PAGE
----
Michael David Green, MD, MPH
- Professor of Pediatrics, Surgery, and Clinical and Translational Science
- Medical Director, Infection Prevention and Antimicrobial Stewardship, UPMC Children's Hospital of Pittsburgh
Michael Green, MD, MPH is Professor of Pediatrics, Surgery, and Clinical and Translational Science at the University of Pittsburgh School of Medicine. He received his medical degree from the University of Illinois in Chicago and his master’s degree from the University of Pittsburgh. He completed a pediatric residency and a fellowship in pediatric infectious diseases at Children’s Hospital of Pittsburgh.
Throughout his career, Green’s clinical and research interest have focused on the prevention and treatment of infections in immunocompromised children with a particular interest in the care of children undergoing solid organ transplantation. His involvement in this and other at-risk pediatric populations has required him to address issues of the expanding problem of antimicrobial resistance and to provide care to children with multidrug and pan-resistant bacterial pathogens prompting an important focus of career on antimicrobial stewardship. Green has served as the medical director of the Antimicrobial Stewardship Program at UPMC Children’s Hospital of Pittsburgh since its inception approximately nine years ago and was the recipient of the 2017 Pennsylvania Department of Health Antimicrobial Stewardship Ambassador Award. Green has also served as the Medical Director of Infection Prevention and Chairman of the UPMC Children’s Hospital of Pittsburgh Infection Control Committee since 1999. In this role he has worked to establish working groups of “champions” amongst key stakeholder groups to optimize infection prevention strategies and outcomes within the hospital.
Among his professional affiliations, Green is a member of the Pediatric Infectious Disease Society, the American Pediatric Society, the Infectious Diseases Society of America, the International Pediatric Transplant Association, and the American Society of Transplantation (AST). Green has published more than 135 peer-reviewed articles, has been invited to author over 45 publications, and has written more than 70 review articles or textbook chapters. He serves as an Associate Editor for both Pediatric Transplantation and the Journal of the Pediatric Infectious Disease Society. He was co-editor of the First Edition of the Guidelines for the Prevention and Management of Infectious Complications of Solid Organ Transplantation published by the American Society of Transplantation and is currently Editor-in-chief of the upcoming fourth edition which is in development at this time. He currently serves on the Pediatric Infectious Diseases Sub-board of the American Board of Pediatrics and is a member of the FDA Antimicrobial Advisory Committee. He has participated in numerous Consensus Conference and Guideline working groups relating to the field of transplant infectious diseases and previously served as the chair for the OPTN/UNOS ad hoc Disease Transmission Advisory Committee.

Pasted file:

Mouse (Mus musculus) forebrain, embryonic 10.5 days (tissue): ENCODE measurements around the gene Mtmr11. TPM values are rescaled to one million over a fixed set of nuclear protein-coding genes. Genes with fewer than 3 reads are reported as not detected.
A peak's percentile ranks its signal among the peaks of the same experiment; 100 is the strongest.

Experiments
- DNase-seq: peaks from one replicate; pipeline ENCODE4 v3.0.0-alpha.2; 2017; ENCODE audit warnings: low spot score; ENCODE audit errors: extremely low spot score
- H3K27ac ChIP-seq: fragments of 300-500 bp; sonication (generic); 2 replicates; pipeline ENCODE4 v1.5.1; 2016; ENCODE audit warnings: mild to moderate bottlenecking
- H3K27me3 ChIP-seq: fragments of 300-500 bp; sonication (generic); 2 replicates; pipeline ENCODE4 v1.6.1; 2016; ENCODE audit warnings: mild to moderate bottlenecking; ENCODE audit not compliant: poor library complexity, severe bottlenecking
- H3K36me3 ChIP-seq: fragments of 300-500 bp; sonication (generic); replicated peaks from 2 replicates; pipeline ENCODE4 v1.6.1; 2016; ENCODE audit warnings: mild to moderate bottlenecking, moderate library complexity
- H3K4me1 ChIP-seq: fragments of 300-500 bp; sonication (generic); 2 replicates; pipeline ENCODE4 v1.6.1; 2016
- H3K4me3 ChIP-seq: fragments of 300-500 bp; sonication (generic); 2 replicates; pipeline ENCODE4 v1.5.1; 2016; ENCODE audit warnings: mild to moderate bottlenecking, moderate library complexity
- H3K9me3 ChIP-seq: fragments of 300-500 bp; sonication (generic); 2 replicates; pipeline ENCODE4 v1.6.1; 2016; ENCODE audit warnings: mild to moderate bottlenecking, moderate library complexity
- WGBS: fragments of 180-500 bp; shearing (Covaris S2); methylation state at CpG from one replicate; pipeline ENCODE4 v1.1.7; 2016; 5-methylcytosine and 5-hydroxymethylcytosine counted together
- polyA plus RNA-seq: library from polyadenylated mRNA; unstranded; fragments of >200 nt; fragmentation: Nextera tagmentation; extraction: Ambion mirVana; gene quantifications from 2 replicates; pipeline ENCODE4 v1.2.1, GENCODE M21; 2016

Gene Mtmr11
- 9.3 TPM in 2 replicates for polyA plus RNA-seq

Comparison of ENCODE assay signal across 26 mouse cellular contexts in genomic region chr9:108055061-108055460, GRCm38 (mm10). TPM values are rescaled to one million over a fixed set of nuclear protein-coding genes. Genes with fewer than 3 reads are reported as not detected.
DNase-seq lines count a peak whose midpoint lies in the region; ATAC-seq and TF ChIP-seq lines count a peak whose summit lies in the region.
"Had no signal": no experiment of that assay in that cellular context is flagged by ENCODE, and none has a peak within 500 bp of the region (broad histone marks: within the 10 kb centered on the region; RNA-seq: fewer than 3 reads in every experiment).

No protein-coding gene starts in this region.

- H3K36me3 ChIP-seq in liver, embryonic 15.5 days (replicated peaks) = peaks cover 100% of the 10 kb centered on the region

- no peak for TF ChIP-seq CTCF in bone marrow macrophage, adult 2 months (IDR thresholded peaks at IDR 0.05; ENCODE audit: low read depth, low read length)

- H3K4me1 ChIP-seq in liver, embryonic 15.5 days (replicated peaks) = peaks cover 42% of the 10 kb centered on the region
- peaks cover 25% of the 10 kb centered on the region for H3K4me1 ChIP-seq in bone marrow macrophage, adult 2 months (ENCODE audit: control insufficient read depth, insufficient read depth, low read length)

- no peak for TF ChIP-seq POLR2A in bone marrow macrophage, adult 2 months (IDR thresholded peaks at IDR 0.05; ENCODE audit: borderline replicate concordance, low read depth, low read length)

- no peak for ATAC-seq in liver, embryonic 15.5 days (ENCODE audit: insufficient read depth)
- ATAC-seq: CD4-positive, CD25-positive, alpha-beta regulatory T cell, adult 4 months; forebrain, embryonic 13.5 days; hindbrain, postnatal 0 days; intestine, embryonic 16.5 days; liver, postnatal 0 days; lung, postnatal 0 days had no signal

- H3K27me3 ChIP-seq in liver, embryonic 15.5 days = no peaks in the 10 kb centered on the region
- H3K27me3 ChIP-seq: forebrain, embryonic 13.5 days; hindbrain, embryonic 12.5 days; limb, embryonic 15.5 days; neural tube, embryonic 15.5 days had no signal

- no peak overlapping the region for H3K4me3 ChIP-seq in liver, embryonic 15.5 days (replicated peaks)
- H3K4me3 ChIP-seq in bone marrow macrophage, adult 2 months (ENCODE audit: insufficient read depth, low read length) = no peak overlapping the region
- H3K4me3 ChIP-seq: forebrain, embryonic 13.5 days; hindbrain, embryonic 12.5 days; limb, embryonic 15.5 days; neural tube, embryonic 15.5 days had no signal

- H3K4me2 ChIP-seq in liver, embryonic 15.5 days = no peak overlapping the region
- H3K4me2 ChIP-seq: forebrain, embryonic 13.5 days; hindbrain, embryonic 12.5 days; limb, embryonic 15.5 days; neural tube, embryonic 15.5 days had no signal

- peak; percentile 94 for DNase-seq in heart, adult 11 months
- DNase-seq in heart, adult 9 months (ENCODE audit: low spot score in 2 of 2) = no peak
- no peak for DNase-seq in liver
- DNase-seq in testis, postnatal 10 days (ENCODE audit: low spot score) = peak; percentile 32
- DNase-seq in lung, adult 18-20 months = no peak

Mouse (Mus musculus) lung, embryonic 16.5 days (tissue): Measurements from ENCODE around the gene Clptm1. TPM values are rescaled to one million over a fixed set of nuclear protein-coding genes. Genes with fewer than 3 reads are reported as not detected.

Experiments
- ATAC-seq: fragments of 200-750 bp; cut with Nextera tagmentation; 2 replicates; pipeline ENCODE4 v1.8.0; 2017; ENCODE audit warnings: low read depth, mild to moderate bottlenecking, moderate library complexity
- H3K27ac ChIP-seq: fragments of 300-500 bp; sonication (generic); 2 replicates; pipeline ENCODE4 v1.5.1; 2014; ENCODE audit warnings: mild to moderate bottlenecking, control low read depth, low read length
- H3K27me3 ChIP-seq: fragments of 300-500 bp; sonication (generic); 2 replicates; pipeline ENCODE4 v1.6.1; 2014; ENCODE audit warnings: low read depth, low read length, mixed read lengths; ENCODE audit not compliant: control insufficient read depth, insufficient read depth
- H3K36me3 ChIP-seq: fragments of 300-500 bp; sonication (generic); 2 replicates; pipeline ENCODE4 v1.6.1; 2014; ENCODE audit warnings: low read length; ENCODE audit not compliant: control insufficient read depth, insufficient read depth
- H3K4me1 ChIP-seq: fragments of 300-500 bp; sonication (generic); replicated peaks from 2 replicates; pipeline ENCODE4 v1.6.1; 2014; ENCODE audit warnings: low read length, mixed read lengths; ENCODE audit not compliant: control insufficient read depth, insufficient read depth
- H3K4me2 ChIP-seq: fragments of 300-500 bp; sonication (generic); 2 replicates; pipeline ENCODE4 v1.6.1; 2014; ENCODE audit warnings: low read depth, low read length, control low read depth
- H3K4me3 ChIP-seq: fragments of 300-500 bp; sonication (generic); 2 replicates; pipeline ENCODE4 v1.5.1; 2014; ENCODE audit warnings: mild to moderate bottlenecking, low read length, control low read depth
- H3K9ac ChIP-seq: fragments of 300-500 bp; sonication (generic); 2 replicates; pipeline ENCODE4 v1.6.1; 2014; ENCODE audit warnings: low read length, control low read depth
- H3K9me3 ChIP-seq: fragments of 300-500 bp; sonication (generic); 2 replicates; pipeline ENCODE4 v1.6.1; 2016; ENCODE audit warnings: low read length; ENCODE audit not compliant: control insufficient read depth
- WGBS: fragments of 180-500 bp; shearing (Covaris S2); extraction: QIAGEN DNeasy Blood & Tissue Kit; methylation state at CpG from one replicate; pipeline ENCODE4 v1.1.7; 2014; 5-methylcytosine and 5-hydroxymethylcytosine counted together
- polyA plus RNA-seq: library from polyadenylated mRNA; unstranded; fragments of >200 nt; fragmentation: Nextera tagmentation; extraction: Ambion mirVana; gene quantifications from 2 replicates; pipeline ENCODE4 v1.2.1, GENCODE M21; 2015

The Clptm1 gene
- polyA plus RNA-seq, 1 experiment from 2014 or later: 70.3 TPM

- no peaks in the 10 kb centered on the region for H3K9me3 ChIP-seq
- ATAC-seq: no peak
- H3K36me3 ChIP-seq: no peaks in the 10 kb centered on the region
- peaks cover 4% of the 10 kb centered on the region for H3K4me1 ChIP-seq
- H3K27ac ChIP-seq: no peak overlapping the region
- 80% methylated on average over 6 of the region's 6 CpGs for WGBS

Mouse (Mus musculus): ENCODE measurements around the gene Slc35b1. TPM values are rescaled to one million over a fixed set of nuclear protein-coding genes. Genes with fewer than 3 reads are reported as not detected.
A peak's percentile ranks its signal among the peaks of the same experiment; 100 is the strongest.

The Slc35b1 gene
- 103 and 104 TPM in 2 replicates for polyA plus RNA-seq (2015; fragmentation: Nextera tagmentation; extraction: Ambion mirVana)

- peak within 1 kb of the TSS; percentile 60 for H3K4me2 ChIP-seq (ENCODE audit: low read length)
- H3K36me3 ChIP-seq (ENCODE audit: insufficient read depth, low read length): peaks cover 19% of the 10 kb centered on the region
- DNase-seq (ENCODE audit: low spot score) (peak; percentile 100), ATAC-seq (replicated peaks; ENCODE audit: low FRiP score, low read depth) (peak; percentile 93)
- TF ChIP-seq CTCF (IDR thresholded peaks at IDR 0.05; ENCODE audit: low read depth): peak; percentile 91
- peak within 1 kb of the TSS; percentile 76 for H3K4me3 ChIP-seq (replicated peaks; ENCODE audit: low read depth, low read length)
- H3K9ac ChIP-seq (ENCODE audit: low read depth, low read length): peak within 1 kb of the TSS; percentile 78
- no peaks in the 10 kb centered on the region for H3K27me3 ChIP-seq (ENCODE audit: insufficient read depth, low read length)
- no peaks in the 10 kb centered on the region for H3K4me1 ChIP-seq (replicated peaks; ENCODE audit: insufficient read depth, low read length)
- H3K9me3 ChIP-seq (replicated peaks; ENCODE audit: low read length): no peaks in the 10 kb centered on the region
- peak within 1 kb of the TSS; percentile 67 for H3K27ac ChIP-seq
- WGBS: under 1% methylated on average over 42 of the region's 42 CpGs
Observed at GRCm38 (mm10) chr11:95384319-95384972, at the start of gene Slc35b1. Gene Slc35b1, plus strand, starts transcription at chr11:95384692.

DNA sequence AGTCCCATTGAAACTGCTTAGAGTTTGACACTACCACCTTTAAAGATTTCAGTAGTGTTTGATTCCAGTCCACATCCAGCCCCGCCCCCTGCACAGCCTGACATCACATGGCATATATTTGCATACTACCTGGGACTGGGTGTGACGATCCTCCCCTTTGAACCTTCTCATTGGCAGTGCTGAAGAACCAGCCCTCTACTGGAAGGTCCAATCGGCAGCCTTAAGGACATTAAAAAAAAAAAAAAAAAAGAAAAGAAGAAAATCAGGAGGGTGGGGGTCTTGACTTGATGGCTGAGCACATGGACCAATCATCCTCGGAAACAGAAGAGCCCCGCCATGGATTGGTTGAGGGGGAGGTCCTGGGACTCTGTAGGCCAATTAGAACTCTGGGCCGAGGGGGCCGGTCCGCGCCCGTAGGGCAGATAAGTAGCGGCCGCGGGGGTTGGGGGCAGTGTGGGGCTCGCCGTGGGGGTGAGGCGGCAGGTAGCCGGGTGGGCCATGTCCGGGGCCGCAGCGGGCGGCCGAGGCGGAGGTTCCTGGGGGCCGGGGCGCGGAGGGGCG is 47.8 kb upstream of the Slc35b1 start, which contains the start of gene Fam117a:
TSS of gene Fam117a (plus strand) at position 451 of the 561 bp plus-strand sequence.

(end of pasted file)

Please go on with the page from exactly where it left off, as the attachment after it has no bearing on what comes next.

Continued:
An active teacher and clinical researcher, Green has been invited to present his work at national and international conferences, and has consistently received grant funding for his work since 1987.
Professional and Scientific Society Memberships
- American Academy of Pediatrics, Junior Fellow, 1985
- American Society of Microbiology, 1986
- Infectious Disease Society of America, Associate Member, 1987
- Pediatric Infectious Disease Society, 1988
- Infectious Disease Society of America, Member, 1993
- Society for Pediatric Research, 1994
- American Society of Transplantation, 1997
- Infectious Disease Society of America, Fellow, 1997
- International Pediatric Transplantation Association, 2000
- American Pediatric Society, 2004
- American Society of Transplantation, Fellow, 2015